Expert Igor Boțan said all the political arguments about the international assistance provided to the Republic of Moldova derive from three centers of attraction – Eurasian Union in which Russian dominates, the European Union and Romania. According to him, these three centers of attraction are regarded by the people in different ways. There are political parties behind the people and these often enter into controversy and try to juggle instead of finding solutions to problems. On the one hand, the politicians say the division in society should be overcome. On the other hand, the way in which the international assistance is accepted and covered generates controversy. The expert stated his opinions in the public debate “Political colors of international assistance in times of pandemic” that was staged by IPN News Agency.
Igor Boțan, who is the standing expert of IPN’s project, said Moldova forms part of the Commonwealth of Independent States and is simultaneously an associated state of the EU. “There is an agreement with the Russian Federation, but despite this, the Russian state imposed bans in 2006 and 2013 and the last ban hasn’t been yet lifted. A kind of treatment of the partners according to documents, strategies is witnessed. On the other hand, there is the association with the EU, which had a very clear message: it is interested in securing the European area. It is beneficial to the EU to have friends along its borders and it helps them financially, non-monetarily and technically. Instead, the EU wants to see that we share the European values,” he stated.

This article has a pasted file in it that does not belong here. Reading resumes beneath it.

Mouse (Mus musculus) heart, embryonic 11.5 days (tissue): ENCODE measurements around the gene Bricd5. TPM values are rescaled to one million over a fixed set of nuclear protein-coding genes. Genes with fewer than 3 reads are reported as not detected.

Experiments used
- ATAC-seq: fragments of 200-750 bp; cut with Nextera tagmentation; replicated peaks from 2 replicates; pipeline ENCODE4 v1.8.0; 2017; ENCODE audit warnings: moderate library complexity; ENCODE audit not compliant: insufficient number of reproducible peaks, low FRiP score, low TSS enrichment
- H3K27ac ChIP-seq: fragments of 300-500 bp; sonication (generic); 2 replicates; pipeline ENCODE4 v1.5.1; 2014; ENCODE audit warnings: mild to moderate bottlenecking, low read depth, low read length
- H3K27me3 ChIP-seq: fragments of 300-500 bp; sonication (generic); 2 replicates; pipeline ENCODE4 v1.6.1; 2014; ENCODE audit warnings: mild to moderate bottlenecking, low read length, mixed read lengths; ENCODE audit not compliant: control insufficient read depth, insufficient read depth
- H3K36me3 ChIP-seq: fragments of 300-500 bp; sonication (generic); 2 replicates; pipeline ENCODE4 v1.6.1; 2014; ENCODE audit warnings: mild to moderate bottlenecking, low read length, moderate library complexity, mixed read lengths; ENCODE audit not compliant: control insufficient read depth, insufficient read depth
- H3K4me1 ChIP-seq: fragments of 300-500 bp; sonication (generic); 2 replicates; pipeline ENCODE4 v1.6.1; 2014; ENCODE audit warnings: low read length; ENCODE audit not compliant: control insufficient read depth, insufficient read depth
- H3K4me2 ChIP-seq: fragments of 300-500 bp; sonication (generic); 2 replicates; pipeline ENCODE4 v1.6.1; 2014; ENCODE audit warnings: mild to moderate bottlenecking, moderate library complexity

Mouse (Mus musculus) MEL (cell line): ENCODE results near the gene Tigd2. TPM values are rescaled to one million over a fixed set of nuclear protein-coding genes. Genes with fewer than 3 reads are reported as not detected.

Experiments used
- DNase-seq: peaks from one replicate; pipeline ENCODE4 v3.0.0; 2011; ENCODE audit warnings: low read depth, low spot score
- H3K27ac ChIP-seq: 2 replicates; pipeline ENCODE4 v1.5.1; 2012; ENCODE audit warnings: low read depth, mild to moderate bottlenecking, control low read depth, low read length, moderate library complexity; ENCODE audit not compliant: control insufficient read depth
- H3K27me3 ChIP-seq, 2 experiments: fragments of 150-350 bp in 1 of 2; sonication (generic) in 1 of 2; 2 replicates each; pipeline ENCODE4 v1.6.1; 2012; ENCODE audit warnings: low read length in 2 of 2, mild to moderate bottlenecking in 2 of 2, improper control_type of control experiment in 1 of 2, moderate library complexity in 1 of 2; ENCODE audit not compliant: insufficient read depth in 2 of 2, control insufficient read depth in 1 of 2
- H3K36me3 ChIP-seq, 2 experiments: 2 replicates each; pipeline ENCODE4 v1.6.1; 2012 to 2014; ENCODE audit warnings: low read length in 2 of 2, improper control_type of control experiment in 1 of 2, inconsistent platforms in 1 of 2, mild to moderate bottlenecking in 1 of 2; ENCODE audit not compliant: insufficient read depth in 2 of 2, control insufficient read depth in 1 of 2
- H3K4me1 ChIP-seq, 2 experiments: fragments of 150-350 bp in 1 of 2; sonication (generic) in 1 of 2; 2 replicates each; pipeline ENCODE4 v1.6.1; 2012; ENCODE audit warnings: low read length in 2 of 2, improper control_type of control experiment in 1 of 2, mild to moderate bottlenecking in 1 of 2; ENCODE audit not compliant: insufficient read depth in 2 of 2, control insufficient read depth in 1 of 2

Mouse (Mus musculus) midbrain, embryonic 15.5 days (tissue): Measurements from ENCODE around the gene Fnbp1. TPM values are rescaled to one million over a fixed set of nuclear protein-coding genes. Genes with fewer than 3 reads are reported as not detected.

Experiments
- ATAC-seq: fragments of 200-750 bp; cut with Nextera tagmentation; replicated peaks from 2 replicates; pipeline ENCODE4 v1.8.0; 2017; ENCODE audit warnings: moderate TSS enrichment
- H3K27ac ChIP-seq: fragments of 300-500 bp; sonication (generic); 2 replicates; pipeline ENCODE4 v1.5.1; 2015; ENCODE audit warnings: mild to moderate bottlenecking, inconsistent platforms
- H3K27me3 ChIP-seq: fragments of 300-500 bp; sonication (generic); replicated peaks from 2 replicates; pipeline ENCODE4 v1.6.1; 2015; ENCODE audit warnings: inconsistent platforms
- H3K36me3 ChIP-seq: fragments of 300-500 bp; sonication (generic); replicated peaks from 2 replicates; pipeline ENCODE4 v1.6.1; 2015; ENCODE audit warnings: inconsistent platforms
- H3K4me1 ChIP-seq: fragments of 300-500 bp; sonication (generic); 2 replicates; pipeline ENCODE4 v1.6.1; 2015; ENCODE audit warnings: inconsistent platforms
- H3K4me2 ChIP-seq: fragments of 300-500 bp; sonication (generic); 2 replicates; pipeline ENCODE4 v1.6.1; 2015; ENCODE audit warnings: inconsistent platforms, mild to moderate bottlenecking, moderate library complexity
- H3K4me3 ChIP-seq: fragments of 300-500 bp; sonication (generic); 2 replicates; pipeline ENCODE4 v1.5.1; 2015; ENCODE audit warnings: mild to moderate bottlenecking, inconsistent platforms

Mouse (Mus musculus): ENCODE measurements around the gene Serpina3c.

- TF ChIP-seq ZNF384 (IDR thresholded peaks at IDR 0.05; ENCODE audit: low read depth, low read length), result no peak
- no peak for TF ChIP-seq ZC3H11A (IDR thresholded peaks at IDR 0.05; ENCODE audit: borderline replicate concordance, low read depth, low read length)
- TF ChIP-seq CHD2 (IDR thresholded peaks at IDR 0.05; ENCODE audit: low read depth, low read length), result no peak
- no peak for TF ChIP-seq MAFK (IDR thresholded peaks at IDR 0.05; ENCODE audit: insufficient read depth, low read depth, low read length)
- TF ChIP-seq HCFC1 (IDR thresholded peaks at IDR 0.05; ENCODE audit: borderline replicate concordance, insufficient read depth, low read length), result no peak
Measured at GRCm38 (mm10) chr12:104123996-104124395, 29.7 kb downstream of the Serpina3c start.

“There is also Romania with which the Republic of Moldova has very special relations as one third of the Moldovan citizens are Romanians. There are historical, cultural and other types of ties with it and when problems are experienced, Romania cannot remain indifferent.”
All the arguments derive from the three centers of attraction – Moscow, Brussels and Bucharest. The way in which the acceptance of assistance is covered plays an important role in this regard. “For example, when the assistance is provided by the Russian Federation, President Igor Dodon says “a friend in need is a friend indeed”. The assistance offered by Romania recently was welcomed in an entirely different way,” he stated.
Igor Boțan said the international assistance comes to support Moldova, but the politicians’ involvement transforms this aid. It seems that the authorities want to somehow polarize the aid that came from the foreign partners. And this has a polarization impact on the assistance received by Moldova. It is regrettable that an exceptional situation was harshly politicized.
The debate “Political colors of international assistance in times of pandemic” was the 133rd edition of the series of debates “Developing political culture through public debates” that are supported by the Hanns Seidel Foundation.